“Old school” retailers virtually (no pun intended) exploded onto the online back-to-school scene this year, perhaps by virtue of some newfound youth appeal. By using social networks and nifty online tools, retailers like Kohl’s and Sears have been able to tap into the kiddie market. Kohl’s PaperDoll.com, according to the Wall Street Journal, led the pack with 1.8-million items sold in 16 days. Sears’ partnership with Zwinky.com sold 850,000 items during the same period ending in mid-August. These are just two of the innovative and cool stores that appear to be targeting our technical-savvy kids.
Kohl’s partnered with Sweden-based PaperDoll.com to create a world where kids – mostly girls – can see the latest fashions. No doubt, high gross margin fashions. PaperDoll seems to be an endless mall with endless possibilities. Adding Avril Lavigne’s Abbey Dawn collection exclusively online didn’t hurt to draw new members to the site. Speaking of members, as of this writing, PaperDoll is claiming more than 20.7 million of them. Communities, or Clubs, as the site calls them, keep users engaged, possibly translating to return visits. While the T-Mobile ads and the product placements are subtle, I will assume they aren’t free. It does give added value to the kids who only want to browse and not buy.
PaperDoll reinvented the shopping experience. There are plenty of styles to choose from to dress your own style avatar, or “MeDoll.” Every time you drag an article of clothing, shoes or accessory on to your “MeDoll,” it adds them to the cart. And yes, you can adjust the “MeDoll” to look like a “you-doll,” then adjust how you would wear the clothing to make it all about you.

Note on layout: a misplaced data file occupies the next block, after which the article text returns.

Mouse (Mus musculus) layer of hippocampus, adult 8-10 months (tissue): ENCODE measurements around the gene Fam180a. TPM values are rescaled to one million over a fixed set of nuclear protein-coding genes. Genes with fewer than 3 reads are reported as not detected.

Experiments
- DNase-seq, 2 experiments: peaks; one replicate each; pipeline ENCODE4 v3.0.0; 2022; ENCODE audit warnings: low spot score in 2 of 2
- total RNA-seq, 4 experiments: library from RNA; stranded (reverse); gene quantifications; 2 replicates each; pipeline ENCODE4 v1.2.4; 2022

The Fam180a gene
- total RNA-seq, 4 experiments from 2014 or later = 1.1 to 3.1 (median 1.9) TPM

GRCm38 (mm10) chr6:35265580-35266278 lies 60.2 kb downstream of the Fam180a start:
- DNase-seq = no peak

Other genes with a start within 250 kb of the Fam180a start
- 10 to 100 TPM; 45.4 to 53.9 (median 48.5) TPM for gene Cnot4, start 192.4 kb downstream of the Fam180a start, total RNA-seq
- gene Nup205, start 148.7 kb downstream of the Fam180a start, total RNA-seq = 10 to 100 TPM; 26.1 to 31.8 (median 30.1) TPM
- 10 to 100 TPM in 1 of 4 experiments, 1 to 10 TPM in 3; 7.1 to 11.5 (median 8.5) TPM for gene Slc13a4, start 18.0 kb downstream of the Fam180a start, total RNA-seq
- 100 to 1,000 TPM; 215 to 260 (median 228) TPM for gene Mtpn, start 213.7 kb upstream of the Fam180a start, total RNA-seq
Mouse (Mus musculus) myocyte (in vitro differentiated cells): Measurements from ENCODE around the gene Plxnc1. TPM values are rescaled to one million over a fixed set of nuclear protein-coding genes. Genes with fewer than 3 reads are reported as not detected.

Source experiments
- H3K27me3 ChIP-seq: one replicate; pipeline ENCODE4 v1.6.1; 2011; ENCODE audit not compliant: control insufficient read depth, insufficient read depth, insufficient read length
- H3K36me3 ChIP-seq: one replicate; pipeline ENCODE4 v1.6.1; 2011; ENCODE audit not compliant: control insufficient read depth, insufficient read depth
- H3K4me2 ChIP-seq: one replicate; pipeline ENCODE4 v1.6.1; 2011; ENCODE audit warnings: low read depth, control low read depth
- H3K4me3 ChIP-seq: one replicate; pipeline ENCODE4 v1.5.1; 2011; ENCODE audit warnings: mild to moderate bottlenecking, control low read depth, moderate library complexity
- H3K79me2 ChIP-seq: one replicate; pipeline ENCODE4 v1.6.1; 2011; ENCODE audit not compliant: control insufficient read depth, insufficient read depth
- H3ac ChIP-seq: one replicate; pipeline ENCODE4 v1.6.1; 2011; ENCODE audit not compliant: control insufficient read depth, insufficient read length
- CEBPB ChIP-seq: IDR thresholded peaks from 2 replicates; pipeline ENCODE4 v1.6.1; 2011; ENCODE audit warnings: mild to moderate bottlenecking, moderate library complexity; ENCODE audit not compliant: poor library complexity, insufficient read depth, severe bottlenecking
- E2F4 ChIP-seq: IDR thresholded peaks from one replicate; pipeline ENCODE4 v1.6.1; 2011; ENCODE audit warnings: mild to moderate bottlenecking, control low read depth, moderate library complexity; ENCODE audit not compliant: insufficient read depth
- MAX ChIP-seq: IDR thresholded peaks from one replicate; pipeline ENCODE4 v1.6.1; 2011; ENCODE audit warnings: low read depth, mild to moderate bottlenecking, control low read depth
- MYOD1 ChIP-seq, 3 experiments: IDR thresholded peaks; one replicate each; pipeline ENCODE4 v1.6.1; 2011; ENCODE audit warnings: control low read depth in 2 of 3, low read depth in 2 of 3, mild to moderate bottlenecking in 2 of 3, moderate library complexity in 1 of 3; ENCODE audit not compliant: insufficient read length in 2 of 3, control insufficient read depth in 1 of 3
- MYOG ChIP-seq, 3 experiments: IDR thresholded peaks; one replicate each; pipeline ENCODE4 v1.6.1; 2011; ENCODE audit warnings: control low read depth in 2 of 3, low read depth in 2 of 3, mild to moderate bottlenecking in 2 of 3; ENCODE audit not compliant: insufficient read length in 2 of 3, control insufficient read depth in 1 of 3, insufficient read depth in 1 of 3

Okay, L.L. Bean and others have tried things like this in the past, but that was before kids became such a retail force outside of their parents’ choices. And that was only useful, this is cool. These retailers know many kids don’t care about their advertising, but do care what their friends think. With so many of them active in social networks with an average of, by some estimates, 50 friends each, this type of site is a natural fit.
These sites can be amazingly responsive to their customers, but sometimes not in the way we would imagine. They have the ability to capture an amazing amount of information. Web metrics can allow insight into changing trends that allow better inventory control, predict buying patterns and even identify when fashion trends are changing – and the age group leading the trend. They can target specific customers or an online customer persona (an online customer behavior pattern). This is not altogether different than Google delivering pertinent ads to you based on recent searches. Yet it is different.
Sears’ partnership with Zwinky forces a download that integrates software into your browser’s toolbar, instant messaging and some web-based e-mail. With Zwinky in all those places, it will be easier for kids to remember to use it. When downloading the software, the user agreement states (in capital letters) that the Zwinky is not spyware or adware. “It does not watch how you use your computer.”
Can kids (or parents) differentiate between ads, placements and paid community member banter (if they exist)? This is another reason parental involvement becomes important. But who will train the parents?
“I didn’t see any marketing for that”, someone in my office mentioned. That was the idea. Meanwhile, one of my daughters just asked me for the names of the sites I am writing about. Sigh.
Wayne Kurtzman is a senior marketing analyst who loves the shiny toys of technology and online communities. He has led knowledge management and web analytics practices for startups and larger companies including Intel. Wayne also is active at the international level of Destination ImagiNation, a not-for-profit organization that fosters teamwork, innovation and creative problem solving skills in students from kindergarten through college.